Until Now arrived on the Toronto scene, there really had been nothing quite like it. The Toronto Citizen, owned by former llayor (and now Globe columnist) John ~ewell was what Hollett describes as a ‘Nowish-type” publication, covering local Jolitics and entertainment on a weekly Jasis. The Citizen lasted five years, folding n 1975. There were a couple of monthlies, like Closeup and Limelight, but their entertainment coverage was generalized and focused.
The closest thing to Now was the Toronto Star’s Street Talk (Straight goods on the good things going on in Toronto). The supplement appeared in the Star every Thursday from 1979 to 1980. Mike Walton, editor of the section, says its editorial approach was dismissed as “fad journalism” and smacked of the ’60s more than the ’70s. Like Now, it was a fast-paced, stylish publication containing movie, record and club reviews with a listing section (an indispensable factor in Now’s success) called Stepping Out. For Now’s staff, Street Talk was an example of how not to fill the gap in Toronto’s entertainment coverage: attempting to do it all at once and doing none of it very well.
Another failure Now’s staff learned from was Fridays. It ran for a couple of years as an advertising sheet, sponsored by a group of uptown shopkeepers. Then in 1979, Greg Quill, now an entertainment writer at the Star, and Richard Flohill, editor of the Canadian Composer magazine, took it over and attempted to convert it into a community bi-weekly. It lasted ten issues before folding under the weight of an accumulated debt of more than $80,000.
Fridays failed, says Peter Lennon, one of Now’s advertising representatives, because of inconsistency and serious image problems. “People looked at it, didn’t want it and threw it away on the subways. So the people that went into the subway saw all this clutter and litter and said, ‘boy this must be a shitty publication’.”
Quill admits the paper died because of problems like weak distribution. However, he says, “We saw ourselves as a precursor to Now someone attempting to define the Toronto experience in a street-level giveaway.”
Now was not a give-away though, when the paper first came out. From September, 1981 to January, 1982, it carried a newsstand price of 50 cents. And some of the newsstands were found at subway stops, which wasn’t the best way to reach its target audience; Now didn’t want to reach only those who rode the subways. In December, 1981, Buzz Burza, the 44-year-old cofounder of The Toronto Clarion, arrived and took over as Hollett’s circulation manager. Burza convinced Hollett to make Now a free magazine. It was about that same time that Hollett fully adopted an important piece of advice taken from Bob Roth, publisher of the Chicago Reader. “He told us to go downtown and put ourselves in the most important places people move through.”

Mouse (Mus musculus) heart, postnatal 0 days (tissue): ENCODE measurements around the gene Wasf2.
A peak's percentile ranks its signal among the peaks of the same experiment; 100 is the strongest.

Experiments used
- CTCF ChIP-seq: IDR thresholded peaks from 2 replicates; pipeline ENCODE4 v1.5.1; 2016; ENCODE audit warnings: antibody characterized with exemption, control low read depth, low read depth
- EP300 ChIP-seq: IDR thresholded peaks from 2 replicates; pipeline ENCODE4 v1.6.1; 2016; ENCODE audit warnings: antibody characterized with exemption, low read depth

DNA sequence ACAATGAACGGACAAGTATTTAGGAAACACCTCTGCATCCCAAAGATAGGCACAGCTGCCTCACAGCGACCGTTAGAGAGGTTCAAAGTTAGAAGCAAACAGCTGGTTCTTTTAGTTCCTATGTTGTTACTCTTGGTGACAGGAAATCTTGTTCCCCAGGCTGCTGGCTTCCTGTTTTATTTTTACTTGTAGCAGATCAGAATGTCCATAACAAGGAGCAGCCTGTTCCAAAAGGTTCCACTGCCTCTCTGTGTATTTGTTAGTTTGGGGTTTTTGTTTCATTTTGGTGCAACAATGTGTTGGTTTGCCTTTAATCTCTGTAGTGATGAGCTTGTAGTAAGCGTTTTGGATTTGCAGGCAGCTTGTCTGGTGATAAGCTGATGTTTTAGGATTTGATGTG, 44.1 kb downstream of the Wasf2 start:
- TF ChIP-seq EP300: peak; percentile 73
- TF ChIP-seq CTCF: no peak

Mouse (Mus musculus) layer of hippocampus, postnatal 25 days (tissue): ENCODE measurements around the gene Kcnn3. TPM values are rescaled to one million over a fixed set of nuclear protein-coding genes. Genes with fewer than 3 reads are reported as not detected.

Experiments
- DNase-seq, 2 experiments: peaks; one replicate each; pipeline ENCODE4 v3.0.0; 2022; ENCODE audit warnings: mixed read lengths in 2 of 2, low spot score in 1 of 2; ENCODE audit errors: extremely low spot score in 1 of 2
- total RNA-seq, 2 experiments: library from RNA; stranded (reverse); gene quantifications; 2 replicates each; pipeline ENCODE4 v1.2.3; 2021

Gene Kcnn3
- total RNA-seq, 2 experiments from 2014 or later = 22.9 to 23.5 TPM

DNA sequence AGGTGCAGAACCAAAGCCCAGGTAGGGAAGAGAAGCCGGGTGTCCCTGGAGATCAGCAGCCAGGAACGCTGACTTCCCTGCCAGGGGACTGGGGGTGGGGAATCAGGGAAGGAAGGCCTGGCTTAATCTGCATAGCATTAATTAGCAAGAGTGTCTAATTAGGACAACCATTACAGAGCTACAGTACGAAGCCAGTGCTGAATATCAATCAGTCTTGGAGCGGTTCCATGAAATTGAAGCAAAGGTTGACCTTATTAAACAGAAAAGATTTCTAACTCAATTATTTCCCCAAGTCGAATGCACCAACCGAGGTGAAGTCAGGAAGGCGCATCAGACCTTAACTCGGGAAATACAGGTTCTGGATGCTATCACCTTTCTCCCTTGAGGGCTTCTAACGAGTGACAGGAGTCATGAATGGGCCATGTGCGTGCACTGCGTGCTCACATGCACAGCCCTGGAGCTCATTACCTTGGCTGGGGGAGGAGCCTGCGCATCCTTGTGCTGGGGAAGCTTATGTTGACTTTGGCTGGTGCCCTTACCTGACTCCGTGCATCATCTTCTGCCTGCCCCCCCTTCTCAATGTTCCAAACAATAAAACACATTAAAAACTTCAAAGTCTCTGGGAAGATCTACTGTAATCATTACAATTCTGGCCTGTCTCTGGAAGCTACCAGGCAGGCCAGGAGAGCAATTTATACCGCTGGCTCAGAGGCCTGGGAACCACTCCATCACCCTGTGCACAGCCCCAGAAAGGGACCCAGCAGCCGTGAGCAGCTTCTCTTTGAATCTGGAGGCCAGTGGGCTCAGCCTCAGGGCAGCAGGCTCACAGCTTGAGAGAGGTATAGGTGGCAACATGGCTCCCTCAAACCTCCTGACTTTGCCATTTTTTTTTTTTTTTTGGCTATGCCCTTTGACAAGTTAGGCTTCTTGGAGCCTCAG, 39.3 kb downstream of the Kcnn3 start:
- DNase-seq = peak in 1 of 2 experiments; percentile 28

Among Now’s first free distribution points were places like record stores that flash their neon signs along the Yonge Street strip, places where different communities of young people are constantly lining up at the cash register. Now’s, stands were therefore set up next to the registers of selected commercial and entertainment establishments theatres, bars, restaurants and trendy fashion boutiques-the places “Toronto’s young, sophisticated adults,” frequented. Following Burza’s suggestions, the network of distribution points was expanded to include the city’s colleges and universities and even a few speakeasies.
By more closely defining its audience, Now did away with what is called “waste circulation” in advertising circles. “We just weren’t dumping it in hotel or apartment building lobbies where grannies and little kids could pick it up or the superintendent could throw it out,” Peter Lennon says. To further ensure that Now reached its target audience, Hollett phased out the service that had delivered the paper in its first four months; Now staffers started delivering it themselves. Aside from making sure the publication got to where it should be, self distribution provided a means of monitoring the retail distributors’ response to the paper. By reaching its target audience, Now was also reaching its potential advertisers. It’s a concept Burza sums up as “selling the readership to advertisers… potential advertisers could see the relationship between their cash registers and the paper,” It was a concept that worked, right from the beginning. “We used our potential advertisers as a sort of conduit to our readers,” says Lennon. By concentrating on this network of retailers to build up a strong advertising foundation, Now was able to establish its business legs. It was a grass roots type of marketing through which Now could establish both its readership and its viability. This made life much more pleasant for Now’s three-member sales team in the first year of operation. “It was much easier for me to go to some club and say you know who’s reading your publication because you distribute it,” says Lennon.